Michigan DNR: Coyote sightings and what you can do to prevent conflicts
Coyotes can be found everywhere – forests, fields, farmlands, backyards, neighborhoods and cities.
Resourceful members of the dog family, coyotes have used human development to their advantage.
“Coyotes have learned how to survive in urban landscapes, even near people. They take advantage of abundant natural foods that can often be found in urban and suburban areas,” Hannah Schauer, a Michigan Department of Natural Resources wildlife technician, said in a news release from the agency Monday, Feb. 27. “Because they are highly adaptable, coyotes have expanded their range throughout North America, and can be found in every county in Michigan.”
A coyote may start getting comfortable in these places, particularly if there are food sources available and there is nothing threatening about the experience.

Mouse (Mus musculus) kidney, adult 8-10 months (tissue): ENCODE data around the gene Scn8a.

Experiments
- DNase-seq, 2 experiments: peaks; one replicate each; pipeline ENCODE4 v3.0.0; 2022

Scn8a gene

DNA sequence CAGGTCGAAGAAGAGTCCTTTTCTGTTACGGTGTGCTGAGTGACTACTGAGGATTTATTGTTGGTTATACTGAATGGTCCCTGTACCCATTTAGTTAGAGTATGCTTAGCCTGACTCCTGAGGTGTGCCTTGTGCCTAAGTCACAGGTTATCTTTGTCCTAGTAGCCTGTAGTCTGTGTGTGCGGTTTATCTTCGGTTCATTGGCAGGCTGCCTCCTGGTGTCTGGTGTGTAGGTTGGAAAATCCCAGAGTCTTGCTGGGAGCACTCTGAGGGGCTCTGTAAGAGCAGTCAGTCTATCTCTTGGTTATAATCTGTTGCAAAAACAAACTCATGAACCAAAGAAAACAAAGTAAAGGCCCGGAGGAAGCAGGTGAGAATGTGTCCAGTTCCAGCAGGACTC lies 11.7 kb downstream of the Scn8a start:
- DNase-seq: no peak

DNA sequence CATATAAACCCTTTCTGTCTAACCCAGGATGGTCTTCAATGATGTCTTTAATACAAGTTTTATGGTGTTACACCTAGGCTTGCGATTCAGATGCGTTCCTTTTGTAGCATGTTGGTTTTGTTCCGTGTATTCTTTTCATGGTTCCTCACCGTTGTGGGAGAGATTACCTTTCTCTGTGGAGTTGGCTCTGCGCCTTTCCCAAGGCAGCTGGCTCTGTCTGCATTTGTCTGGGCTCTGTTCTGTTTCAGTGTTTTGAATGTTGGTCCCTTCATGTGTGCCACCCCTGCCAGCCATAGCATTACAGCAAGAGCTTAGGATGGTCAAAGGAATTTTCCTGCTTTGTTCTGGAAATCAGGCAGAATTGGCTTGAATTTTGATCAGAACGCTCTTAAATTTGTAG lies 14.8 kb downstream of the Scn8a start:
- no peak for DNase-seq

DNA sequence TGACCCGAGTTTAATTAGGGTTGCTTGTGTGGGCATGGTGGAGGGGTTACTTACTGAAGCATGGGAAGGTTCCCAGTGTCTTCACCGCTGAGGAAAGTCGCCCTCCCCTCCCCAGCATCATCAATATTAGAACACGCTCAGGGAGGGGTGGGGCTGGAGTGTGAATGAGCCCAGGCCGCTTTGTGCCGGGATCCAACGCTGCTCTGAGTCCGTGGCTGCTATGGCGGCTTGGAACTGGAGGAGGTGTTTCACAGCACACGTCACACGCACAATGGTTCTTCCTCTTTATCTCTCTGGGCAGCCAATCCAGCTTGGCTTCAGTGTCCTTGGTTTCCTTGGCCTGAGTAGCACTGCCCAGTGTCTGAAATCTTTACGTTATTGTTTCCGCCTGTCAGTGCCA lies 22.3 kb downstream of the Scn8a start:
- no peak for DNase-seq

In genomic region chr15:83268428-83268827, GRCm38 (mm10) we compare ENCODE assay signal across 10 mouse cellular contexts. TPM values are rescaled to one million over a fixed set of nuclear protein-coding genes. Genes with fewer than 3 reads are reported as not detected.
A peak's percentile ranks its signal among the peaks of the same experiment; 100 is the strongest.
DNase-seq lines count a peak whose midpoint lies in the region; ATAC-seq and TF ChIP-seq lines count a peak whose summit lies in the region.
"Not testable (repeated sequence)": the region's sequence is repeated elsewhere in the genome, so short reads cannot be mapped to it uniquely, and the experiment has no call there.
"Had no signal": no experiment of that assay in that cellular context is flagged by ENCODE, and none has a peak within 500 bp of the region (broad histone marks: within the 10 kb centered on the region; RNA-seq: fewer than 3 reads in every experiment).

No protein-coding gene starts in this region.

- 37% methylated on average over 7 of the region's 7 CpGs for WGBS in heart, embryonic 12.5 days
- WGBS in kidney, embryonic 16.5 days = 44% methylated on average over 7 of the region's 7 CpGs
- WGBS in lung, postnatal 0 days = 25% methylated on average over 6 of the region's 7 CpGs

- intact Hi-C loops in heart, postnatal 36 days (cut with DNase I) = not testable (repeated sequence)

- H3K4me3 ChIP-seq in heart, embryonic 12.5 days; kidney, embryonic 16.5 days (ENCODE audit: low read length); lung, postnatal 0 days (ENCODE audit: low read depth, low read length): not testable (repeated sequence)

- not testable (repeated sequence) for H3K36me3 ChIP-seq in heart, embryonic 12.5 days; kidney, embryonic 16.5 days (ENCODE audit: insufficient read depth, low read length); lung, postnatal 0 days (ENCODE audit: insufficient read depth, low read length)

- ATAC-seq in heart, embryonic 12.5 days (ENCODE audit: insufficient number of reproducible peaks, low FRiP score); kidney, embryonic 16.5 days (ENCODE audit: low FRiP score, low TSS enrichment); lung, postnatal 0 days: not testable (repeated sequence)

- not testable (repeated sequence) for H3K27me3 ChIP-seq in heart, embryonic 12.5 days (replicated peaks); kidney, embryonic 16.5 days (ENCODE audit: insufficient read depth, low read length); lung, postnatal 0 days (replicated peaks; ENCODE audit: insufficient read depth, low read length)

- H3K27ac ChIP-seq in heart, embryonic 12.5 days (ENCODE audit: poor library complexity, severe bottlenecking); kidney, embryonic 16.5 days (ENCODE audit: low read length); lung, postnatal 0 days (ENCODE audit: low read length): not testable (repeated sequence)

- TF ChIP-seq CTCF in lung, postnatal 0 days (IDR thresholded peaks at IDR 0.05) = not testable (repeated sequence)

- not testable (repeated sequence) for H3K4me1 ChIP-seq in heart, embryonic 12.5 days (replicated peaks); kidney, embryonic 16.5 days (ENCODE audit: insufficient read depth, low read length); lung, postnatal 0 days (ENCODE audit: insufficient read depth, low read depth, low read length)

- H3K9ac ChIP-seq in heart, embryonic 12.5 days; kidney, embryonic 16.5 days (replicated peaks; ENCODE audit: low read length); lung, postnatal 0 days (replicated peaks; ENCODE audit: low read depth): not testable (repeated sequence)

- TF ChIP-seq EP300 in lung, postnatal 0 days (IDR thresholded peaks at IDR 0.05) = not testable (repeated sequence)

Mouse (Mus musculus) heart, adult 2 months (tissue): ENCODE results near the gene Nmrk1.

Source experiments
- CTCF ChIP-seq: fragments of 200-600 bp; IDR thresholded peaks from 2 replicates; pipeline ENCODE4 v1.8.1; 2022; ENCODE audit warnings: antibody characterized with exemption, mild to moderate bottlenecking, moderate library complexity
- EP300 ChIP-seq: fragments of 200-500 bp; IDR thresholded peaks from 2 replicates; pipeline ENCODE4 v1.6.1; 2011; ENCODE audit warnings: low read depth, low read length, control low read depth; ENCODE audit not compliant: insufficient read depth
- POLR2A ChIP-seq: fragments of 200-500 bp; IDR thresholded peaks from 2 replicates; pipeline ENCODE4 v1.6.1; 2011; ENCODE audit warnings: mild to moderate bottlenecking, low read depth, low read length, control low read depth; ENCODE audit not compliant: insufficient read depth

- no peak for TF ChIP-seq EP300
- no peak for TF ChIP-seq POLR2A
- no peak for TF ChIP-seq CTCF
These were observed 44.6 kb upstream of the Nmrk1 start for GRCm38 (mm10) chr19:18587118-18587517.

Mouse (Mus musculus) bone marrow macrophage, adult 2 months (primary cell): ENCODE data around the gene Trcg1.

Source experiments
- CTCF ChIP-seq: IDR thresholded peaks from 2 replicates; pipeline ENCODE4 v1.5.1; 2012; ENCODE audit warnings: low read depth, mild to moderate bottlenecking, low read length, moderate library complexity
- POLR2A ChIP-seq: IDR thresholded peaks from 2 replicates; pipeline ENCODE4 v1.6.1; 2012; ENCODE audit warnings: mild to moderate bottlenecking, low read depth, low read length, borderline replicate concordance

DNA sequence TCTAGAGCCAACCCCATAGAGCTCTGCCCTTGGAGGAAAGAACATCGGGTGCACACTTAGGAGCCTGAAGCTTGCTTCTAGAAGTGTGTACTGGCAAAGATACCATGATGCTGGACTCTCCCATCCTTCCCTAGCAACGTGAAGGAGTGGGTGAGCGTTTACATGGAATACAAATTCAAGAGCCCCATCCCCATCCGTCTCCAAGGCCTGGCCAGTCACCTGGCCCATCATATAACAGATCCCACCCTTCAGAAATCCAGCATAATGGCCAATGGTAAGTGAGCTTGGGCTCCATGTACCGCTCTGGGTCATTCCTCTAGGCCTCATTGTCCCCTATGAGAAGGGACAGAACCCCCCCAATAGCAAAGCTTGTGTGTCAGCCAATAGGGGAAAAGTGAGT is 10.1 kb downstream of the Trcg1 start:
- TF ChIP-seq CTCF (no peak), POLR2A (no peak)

“As humans, we play a role in reducing potential conflicts with wild animals, including coyotes,” Schauer said.
Removing food sources such as trash bins, bird feeders and pet food, and fencing off gardens and fruit trees, may make an area less appealing to a coyote because it is harder to find an easy meal.
“Yelling, clapping and chasing off a coyote will let it know that it is not welcome in a person’s territory and help it retain its natural fear of humans,” Schauer said. “A coyote is not going to want to hang around an area where food is hard to find and people are always threatening it.”
For landowners in an area where hunting or trapping activities are allowed, coyotes may be taken all year on private property by a property owner or designee, when they are doing or about to do damage to private property. A license or written permit is not needed.
Coyote hunting and trapping seasons are available statewide. Coyote hunting is open year-round, and Michigan residents need only a valid base license to hunt for them.
To learn more about coyote hunting and trapping seasons and regulations in Michigan, see the current DNR Hunting and Trapping Digest.